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SportsColumnistsBob Glauber

Perry Fewell, Kevin Gilbride should be in the mix for NFL coaching jobs

Defensive Coordinator Perry Fewell cheers an interception at

Defensive Coordinator Perry Fewell cheers an interception at the second day of Giants rookie camp. Photo Credit: Patrick E. McCarthy

It isn't even November, and already the list of NFL coaches on the hot seat keeps growing. From Norv Turner in San Diego to Romeo Crennel in Kansas City to Ron Rivera in Carolina, coaches failing to meet expectations soon could find themselves out of work.

But the likelihood of several coaching changes means potential opportunities for two Giants assistants who could -- and should -- be in the mix as replacements. Offensive coordinator Kevin Gilbride and defensive coordinator Perry Fewell have top-notch resumes and deserve a chance at head-coaching jobs.

They both are motivated.

For Gilbride, it would be a second chance at a top job. He signed a five-year deal as head coach of the Chargers in 1997 but was caught up in the Ryan Leaf debacle the following year and was fired after only 22 games.

Fewell served as the Bills' interim head coach for seven games after Dick Jauron was fired in 2009 before rejoining Tom Coughlin, under whom he had worked in Jacksonville, in 2010.

"I've been fortunate to have had one opportunity,'' Gilbride told Newsday. "It was a short-lived one because of some extenuating circumstances, but you hope that your body of work reflects positively enough that the people who make those decisions will look favorably upon you as a candidate. At this time of the season, you're so swamped with whatever you're doing to make sure your team wins and you don't think about those things. But hopefully at the appropriate time, we'll have done well enough that people would say this is somebody we'd like to look into and hopefully someone will make that selection."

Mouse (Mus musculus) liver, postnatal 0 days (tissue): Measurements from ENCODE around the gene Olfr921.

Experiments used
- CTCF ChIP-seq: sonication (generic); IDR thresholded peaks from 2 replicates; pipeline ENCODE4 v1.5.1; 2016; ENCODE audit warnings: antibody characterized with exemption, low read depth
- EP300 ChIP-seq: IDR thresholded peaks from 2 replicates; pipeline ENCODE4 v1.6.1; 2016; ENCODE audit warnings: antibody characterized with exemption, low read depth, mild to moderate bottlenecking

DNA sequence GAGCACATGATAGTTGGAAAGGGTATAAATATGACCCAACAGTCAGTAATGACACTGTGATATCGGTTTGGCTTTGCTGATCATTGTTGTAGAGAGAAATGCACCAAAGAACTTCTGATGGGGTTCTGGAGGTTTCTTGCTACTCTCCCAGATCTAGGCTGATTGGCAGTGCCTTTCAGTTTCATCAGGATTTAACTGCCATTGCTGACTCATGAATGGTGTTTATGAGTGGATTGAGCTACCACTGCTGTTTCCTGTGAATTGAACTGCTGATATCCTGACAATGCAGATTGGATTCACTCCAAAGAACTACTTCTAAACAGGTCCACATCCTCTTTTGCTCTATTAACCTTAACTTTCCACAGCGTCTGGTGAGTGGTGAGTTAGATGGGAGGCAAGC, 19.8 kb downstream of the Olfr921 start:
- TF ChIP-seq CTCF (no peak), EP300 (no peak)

Gilbride wasn't given the time to develop Leaf, who turned out to be one of the biggest busts in NFL history, but he has been a key Coughlin lieutenant in Jacksonville and with the Giants, and his work with Eli Manning has been a major factor in the Giants' two Super Bowl championships after the 2007 and 2011 seasons.

Gilbride, 61, admits it's been frustrating to be overlooked during previous head-coaching hiring cycles.

"It's hard to figure," he said. "If you're not careful, you can get embittered or disappointed. But if it's the right situation, that's most important. If the opportunity does present itself, you hope it's with an organization that is eagerly embracing what you do and what your approach is, which would be similar to what we do here with the Giants."

Fewell, 50, said the interim head-coaching experience served him well and that he's looking forward to one day getting a head-coaching job. He helped turn around an underachieving Giants defense in 2010 and won his first Super Bowl title last season.

"It was a tremendous experience," Fewell said. "I think that helped me more as a coordinator because I learned more about personnel, how to use personnel. I learned more about the game itself and the management of a team, touching all aspects. Sometimes when you're just a coordinator, you isolate yourself to your group. When you're the head coach, you have to touch all groups."

Fewell said he has learned from all the head coaches he has worked with over the years. "You take your notes, you learn from your experiences, including my first five years with Tom [Coughlin] in Jacksonville," he said. "I learned a great deal from Mike Martz [in St. Louis], Lovie Smith [in Chicago], Dick Jauron.

"I've kept notes over the years of the good, the bad, so having the opportunity to come back and work with Tom has given me even more of an appreciation for what you do, how you conduct yourself, how you conduct the team. Whether you reach that pinnacle or not, the good Lord has a plan for everybody. If you happen to reach that pinnacle, you hope you're ready."